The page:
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Council support for harvesting of undaria

MEDIA RELEASE

5 August 2009

Council signals support for commercial harvesting of undaria seaweed


Environment Waikato has made a submission to MAF Biosecurity New Zealand signaling its support for the commercial harvesting of the invasive seaweed Undaria pinnatifida – but only in areas where it is already established.

The council is opposed to the farming of undaria.

Undaria is an Asian seaweed species that was accidentally released into New Zealand and has become relatively widespread. Some types of undaria are edible and there may be a commercial market for it in Japan, but the market opportunities are not well established.

Environment Waikato’s submission says the commercial harvesting of undaria should be limited because it of its potential to invade and irreversibly modify a wide range of marine communities.

“However, the council also recognises that there are instances in which it may be possible to make a commercial profit from existing undaria infestations without increasing the ecological risk to the coastal environment,” the submission says.

The council has made it clear in its submission that it does not support farming of undaria, and strongly believes the weed should remain an unwanted organism under the Biosecurity Act.

“Retaining this status will ensure national management of a pest that the council believes is a national responsibility. In contrast, removing ‘unwanted’ status would represent a move away from the Crown taking primary responsibility for marine pests,” the submission says.

The council’s submission is in response to a review of MAF Biosecurity New Zealand’s Undaria Commercial Harvest Policy.

MAF has asked for feedback on whether to allow more commercial harvesting of undaria, and whether the species should remain classified as an unwanted organism under the Biosecurity Act.

Earlier this month, Environment Waikato’s regional pest management committee had signalled Environment Waikato should make a submission supporting harvesting of undaria, but only where it was already occurring naturally, and only when harvesting was part of a control programme.

However, after extensive discussion at its recent meeting in Hamilton, the full council opted for a more flexible stance.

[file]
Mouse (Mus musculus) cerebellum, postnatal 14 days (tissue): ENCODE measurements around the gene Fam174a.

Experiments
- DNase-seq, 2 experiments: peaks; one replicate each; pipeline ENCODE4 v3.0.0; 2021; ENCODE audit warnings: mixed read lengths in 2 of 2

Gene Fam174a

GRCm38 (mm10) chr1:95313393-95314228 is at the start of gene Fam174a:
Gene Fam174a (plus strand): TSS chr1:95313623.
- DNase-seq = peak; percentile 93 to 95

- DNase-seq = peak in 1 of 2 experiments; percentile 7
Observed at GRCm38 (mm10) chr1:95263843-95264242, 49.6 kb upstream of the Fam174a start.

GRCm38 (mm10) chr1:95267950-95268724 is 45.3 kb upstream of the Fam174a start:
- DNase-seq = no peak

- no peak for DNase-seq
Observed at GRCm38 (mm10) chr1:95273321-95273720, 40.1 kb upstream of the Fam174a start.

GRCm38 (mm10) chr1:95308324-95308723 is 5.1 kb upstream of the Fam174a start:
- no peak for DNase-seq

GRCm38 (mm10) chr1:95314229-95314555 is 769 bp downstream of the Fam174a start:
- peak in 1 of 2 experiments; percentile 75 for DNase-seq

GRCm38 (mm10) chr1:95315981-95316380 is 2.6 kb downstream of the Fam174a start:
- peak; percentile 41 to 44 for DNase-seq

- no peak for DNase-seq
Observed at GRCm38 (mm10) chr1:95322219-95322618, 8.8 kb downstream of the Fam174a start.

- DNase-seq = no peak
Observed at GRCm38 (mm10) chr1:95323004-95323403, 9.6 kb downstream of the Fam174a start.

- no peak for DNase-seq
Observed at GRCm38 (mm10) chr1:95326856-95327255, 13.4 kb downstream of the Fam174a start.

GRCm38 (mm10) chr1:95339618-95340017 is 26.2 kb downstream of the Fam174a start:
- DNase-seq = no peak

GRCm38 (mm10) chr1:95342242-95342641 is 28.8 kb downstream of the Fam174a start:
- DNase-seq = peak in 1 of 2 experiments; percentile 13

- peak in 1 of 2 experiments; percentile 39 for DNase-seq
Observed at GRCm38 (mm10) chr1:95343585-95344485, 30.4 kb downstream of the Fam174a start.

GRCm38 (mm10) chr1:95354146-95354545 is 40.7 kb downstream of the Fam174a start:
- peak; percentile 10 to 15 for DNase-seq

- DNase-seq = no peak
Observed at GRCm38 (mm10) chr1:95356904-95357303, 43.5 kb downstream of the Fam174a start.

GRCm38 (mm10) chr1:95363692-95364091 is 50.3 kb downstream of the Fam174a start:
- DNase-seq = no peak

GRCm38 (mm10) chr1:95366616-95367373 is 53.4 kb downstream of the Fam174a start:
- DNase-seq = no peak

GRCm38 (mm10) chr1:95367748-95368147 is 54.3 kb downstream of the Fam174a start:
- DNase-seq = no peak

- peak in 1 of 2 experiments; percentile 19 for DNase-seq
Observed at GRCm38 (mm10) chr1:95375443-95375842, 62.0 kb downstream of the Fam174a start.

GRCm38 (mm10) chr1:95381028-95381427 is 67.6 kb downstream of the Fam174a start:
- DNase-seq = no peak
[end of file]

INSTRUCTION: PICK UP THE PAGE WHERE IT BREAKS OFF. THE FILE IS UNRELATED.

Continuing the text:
At the meeting, Coromandel councillor Simon Friar said he would support the farming of undaria in heavily infested areas.

“Seaweed’s moving anyway and would be naturally dispersing its seed. Harvesting and farming in infested areas will not aggravate the situation. There is potential for providing wealth and jobs to the country.”

But Taupo councillor Laurie Burdett disagreed, saying farming the species would accelerate its spread around New Zealand and might encourage people to import genetic material from overseas.

South Waikato-Rotorua councillor Norm Barker said he did not support farming of the weed, but would be comfortable with the harvesting of undaria in areas where it was already occurring naturally.

“There is potential for a commercial crop, so it’s logical to take the opportunity to derive economic benefits from it,” he said.

Hamilton councillor Paula Southgate said Environment Waikato’s primary focus should be on preventing and controlling biosecurity risks.

“We need to be careful about setting a precedent where we back off controlling something that is an invasive pest just because it may also have commercial potential.”

Waipa-King Country councillor Andra Neeley said if the unwanted organism status of undaria was changed, Environment Waikato would be responsible for managing the species under its Regional Pest Management Plan, creating potential headaches and costs for the council.

Councillors eventually agreed unanimously to make a submission supporting commercial harvesting of undaria anywhere it was already growing naturally, as long as it did not increase the ecological risk to the coastal envrionment. The council did not support farming of the species and wanted it to remain an unwanted organism

ENDS

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